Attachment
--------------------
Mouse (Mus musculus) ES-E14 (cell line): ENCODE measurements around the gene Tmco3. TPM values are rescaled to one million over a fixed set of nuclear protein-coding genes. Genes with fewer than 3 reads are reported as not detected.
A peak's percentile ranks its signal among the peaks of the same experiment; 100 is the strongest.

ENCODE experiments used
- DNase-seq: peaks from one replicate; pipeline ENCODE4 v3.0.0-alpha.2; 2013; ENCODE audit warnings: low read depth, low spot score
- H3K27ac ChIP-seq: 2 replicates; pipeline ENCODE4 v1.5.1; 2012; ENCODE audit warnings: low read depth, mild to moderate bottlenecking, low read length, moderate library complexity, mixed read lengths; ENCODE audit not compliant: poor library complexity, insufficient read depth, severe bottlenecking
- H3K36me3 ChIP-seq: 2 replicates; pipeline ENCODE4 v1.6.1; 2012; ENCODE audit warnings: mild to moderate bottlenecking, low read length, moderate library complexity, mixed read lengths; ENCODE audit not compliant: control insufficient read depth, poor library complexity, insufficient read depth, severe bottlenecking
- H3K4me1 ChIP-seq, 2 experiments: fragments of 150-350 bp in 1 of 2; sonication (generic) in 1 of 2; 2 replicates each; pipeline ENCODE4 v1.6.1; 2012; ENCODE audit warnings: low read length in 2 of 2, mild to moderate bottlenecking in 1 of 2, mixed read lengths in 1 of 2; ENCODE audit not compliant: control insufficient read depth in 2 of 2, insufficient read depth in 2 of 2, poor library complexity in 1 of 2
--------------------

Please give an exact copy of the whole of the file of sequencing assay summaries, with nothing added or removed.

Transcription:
Mouse (Mus musculus) ES-E14 (cell line): ENCODE measurements around the gene Tmco3. TPM values are rescaled to one million over a fixed set of nuclear protein-coding genes. Genes with fewer than 3 reads are reported as not detected.
A peak's percentile ranks its signal among the peaks of the same experiment; 100 is the strongest.

ENCODE experiments used
- DNase-seq: peaks from one replicate; pipeline ENCODE4 v3.0.0-alpha.2; 2013; ENCODE audit warnings: low read depth, low spot score
- H3K27ac ChIP-seq: 2 replicates; pipeline ENCODE4 v1.5.1; 2012; ENCODE audit warnings: low read depth, mild to moderate bottlenecking, low read length, moderate library complexity, mixed read lengths; ENCODE audit not compliant: poor library complexity, insufficient read depth, severe bottlenecking
- H3K36me3 ChIP-seq: 2 replicates; pipeline ENCODE4 v1.6.1; 2012; ENCODE audit warnings: mild to moderate bottlenecking, low read length, moderate library complexity, mixed read lengths; ENCODE audit not compliant: control insufficient read depth, poor library complexity, insufficient read depth, severe bottlenecking
- H3K4me1 ChIP-seq, 2 experiments: fragments of 150-350 bp in 1 of 2; sonication (generic) in 1 of 2; 2 replicates each; pipeline ENCODE4 v1.6.1; 2012; ENCODE audit warnings: low read length in 2 of 2, mild to moderate bottlenecking in 1 of 2, mixed read lengths in 1 of 2; ENCODE audit not compliant: control insufficient read depth in 2 of 2, insufficient read depth in 2 of 2, poor library complexity in 1 of 2